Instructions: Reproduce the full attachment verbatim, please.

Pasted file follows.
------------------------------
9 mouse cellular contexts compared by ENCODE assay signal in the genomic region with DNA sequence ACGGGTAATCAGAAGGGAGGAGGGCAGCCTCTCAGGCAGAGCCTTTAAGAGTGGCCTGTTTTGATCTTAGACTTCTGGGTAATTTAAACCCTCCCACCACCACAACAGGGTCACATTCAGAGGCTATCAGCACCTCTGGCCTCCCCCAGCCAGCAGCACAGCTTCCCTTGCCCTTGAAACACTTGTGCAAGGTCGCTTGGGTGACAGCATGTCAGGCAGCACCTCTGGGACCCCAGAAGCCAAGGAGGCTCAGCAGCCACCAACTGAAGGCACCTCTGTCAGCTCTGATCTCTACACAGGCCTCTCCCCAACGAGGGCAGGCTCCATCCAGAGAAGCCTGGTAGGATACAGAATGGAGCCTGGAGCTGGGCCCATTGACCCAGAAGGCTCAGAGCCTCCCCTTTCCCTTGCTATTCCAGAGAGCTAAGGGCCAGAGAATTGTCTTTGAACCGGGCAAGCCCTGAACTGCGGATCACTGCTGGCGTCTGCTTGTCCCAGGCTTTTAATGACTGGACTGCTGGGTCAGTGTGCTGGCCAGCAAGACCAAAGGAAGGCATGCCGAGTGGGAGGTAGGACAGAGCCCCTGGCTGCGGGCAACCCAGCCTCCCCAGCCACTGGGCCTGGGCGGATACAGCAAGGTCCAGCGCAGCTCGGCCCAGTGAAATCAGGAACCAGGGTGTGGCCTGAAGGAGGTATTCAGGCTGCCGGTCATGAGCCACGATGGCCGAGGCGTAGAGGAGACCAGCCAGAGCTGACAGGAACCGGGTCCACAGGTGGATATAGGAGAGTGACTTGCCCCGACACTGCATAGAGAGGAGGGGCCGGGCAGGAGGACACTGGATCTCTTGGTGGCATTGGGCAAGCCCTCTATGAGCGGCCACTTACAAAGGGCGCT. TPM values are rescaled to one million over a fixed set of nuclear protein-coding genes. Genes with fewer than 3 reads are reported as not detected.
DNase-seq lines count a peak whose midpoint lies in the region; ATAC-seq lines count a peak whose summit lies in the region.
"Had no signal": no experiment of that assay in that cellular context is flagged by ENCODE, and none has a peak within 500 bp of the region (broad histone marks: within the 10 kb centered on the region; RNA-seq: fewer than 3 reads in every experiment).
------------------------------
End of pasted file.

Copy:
9 mouse cellular contexts compared by ENCODE assay signal in the genomic region with DNA sequence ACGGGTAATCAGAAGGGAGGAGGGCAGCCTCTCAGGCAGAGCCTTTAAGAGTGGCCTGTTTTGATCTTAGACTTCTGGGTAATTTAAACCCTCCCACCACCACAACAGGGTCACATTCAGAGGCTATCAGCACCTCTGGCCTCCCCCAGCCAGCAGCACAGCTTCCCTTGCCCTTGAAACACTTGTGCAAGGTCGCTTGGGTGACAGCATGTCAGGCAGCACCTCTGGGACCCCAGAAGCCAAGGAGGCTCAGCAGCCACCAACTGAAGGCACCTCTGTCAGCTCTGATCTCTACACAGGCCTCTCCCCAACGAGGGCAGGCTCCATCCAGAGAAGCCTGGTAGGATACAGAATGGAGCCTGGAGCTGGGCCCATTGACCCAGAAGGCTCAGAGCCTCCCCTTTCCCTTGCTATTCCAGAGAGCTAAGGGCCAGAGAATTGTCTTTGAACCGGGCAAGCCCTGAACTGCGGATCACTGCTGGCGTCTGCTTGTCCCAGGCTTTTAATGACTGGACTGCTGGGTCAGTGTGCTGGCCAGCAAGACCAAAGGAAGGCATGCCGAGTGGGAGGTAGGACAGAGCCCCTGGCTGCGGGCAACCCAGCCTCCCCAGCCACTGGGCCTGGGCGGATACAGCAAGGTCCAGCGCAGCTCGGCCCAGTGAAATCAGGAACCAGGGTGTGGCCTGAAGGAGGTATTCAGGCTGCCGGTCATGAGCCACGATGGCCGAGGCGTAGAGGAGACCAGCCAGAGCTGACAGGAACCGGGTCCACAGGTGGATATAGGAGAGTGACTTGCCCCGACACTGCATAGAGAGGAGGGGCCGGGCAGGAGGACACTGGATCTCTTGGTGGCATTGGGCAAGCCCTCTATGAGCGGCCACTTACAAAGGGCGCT. TPM values are rescaled to one million over a fixed set of nuclear protein-coding genes. Genes with fewer than 3 reads are reported as not detected.
DNase-seq lines count a peak whose midpoint lies in the region; ATAC-seq lines count a peak whose summit lies in the region.
"Had no signal": no experiment of that assay in that cellular context is flagged by ENCODE, and none has a peak within 500 bp of the region (broad histone marks: within the 10 kb centered on the region; RNA-seq: fewer than 3 reads in every experiment).